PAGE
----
“And then,” Mr. Nassir continued, “I heard my friend put his turn signal on, and as he began to say something about all the snow, I heard…I heard a nightmare noise. I heard him scream, ‘No, no, no!’ then nothing. I yelled out to my friend, but all I heard was the sound of…eating…”

He began to cry. “Like someone was eating my friend.”

My heart sunk. All I could think of was what I saw over the weekend. I looked down, and saw form D-37 in front of me on my desk. What do I do now?

“I’m so sorry, sir.” I responded. “Have you heard from him since?”

“No. He doesn’t answer his phone. What do I tell his wife?”

“Ok, well, please fill this out, and I assure you we will take care of it from here.”

He looked at me like I was a heartless asshole. He took the form and started writing. He filled out his name, address and occupation. When he handed it back to me all that was left to fill out was a series of boxes, “TO BE FILLED OUT BY ADMINISTRATOR.” I guess that was me. There were wet tear marks on the form. I couldn’t bear to look up.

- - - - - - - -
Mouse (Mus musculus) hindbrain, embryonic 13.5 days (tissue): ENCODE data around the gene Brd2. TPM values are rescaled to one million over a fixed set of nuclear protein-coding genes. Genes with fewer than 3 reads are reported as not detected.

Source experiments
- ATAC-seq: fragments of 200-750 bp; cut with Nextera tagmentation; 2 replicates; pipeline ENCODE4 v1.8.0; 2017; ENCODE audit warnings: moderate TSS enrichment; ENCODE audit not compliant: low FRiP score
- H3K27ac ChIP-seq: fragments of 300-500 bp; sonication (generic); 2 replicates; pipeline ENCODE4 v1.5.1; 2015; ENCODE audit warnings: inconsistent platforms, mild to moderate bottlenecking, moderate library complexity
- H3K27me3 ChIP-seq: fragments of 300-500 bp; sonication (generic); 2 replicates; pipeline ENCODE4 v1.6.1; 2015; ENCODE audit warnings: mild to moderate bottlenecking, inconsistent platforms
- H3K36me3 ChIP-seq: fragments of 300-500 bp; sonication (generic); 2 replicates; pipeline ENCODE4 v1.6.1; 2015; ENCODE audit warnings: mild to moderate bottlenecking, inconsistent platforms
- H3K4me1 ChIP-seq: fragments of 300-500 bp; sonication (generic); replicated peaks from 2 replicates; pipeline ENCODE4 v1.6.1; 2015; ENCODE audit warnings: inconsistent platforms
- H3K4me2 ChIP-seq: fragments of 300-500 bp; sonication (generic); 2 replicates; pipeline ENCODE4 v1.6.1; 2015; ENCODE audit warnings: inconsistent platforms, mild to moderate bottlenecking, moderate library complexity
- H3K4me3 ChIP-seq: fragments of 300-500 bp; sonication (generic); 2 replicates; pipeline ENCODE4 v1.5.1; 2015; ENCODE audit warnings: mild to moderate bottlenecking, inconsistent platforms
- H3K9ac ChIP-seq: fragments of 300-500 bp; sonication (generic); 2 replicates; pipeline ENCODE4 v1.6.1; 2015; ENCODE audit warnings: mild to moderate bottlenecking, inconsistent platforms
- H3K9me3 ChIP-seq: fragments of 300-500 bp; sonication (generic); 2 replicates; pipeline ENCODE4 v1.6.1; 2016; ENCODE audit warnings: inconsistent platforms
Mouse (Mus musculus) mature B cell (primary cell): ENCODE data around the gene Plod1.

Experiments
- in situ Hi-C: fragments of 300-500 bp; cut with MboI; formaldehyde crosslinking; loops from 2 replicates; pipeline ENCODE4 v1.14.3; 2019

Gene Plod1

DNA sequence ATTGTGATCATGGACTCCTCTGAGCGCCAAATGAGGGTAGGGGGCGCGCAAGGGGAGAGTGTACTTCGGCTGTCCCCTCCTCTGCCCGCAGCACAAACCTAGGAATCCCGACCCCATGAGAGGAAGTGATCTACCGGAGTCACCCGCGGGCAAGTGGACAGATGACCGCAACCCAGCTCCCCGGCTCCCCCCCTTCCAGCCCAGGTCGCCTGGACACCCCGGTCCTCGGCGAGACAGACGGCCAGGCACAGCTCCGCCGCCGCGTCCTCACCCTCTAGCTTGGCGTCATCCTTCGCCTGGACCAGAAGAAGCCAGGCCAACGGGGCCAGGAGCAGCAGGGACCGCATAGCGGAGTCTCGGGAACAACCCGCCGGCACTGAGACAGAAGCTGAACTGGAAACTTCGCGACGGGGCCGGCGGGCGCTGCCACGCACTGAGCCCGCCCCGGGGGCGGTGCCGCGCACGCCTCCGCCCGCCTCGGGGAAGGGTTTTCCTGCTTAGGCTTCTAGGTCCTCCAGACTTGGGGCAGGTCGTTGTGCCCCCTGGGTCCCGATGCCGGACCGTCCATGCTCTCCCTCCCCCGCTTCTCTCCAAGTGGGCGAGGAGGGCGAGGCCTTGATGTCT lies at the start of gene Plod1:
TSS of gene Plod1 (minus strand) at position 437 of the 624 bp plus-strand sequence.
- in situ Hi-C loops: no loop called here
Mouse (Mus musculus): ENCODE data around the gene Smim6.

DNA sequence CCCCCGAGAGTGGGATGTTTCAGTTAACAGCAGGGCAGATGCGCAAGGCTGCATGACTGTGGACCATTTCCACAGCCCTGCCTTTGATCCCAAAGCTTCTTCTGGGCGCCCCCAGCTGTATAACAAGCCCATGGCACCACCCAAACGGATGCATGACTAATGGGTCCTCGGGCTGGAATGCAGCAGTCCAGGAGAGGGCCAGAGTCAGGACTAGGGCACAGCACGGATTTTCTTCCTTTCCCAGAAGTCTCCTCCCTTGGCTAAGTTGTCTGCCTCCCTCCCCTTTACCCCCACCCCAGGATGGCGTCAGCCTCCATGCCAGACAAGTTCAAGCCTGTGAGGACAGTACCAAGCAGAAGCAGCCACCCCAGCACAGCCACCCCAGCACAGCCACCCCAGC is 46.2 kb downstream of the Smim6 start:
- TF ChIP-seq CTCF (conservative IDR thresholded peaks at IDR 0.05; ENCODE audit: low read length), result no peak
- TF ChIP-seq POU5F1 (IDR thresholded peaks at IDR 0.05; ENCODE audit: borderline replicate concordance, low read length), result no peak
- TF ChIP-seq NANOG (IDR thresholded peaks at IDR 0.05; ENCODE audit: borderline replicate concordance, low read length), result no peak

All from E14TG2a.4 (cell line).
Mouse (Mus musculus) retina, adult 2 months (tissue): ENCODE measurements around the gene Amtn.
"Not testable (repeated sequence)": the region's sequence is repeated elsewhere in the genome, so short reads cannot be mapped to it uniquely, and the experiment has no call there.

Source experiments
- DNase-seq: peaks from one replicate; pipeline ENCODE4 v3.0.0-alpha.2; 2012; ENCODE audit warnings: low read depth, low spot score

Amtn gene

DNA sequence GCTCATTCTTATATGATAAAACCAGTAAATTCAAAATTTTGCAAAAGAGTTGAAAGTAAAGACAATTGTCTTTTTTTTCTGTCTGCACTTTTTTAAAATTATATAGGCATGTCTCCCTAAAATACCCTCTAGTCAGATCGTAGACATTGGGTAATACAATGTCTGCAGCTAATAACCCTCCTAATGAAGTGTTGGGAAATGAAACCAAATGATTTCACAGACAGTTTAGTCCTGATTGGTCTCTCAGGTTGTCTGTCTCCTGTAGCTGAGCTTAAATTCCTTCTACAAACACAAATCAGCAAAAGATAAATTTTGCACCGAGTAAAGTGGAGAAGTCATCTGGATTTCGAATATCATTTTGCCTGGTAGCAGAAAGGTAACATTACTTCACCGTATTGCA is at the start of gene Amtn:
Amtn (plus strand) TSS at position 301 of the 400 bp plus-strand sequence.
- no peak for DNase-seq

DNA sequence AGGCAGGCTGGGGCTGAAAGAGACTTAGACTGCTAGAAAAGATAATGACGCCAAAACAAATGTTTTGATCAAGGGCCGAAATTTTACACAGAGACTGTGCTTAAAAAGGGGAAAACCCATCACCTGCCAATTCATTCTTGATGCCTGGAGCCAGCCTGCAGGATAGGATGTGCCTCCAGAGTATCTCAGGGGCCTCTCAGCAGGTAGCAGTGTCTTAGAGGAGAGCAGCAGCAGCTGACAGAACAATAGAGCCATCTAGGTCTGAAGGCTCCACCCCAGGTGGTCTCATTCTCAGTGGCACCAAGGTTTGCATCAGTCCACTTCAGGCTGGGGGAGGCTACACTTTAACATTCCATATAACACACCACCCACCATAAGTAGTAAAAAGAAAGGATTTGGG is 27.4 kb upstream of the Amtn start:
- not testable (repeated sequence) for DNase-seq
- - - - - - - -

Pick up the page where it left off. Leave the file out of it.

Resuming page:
The options were: 1) Zombie sighting, 2) Report and infection, 3) report and undeath, and 4) other, with a one inch blank line to write in. I wrote, “cab driver mauling, possible.”

I looked up and saw his face. He was as confused as I was. I did what I do best. I lied.

“Thank you Mr. Nassir, we have enough here to go on, we’ll be in touch.”

I hurried him from my office and back to the reception area. I went back to my office and sat down. A knock came on my door, it was Betsy.

“That wasn’t so bad, was it?”

Before I could respond, she grabbed the form D-37 and said, “Follow me.”

I did and she took me down the hall to a room lined with filing cabinets. She picked one and put the form inside.

“There, you’re done!” She said, “I told you you’d be fine.” She smiled.

She took me back to me office and I sat back down. Is this really it? What happens to those forms? Who follows up on them? Is this my job?

I guess I’ll find out soon enough.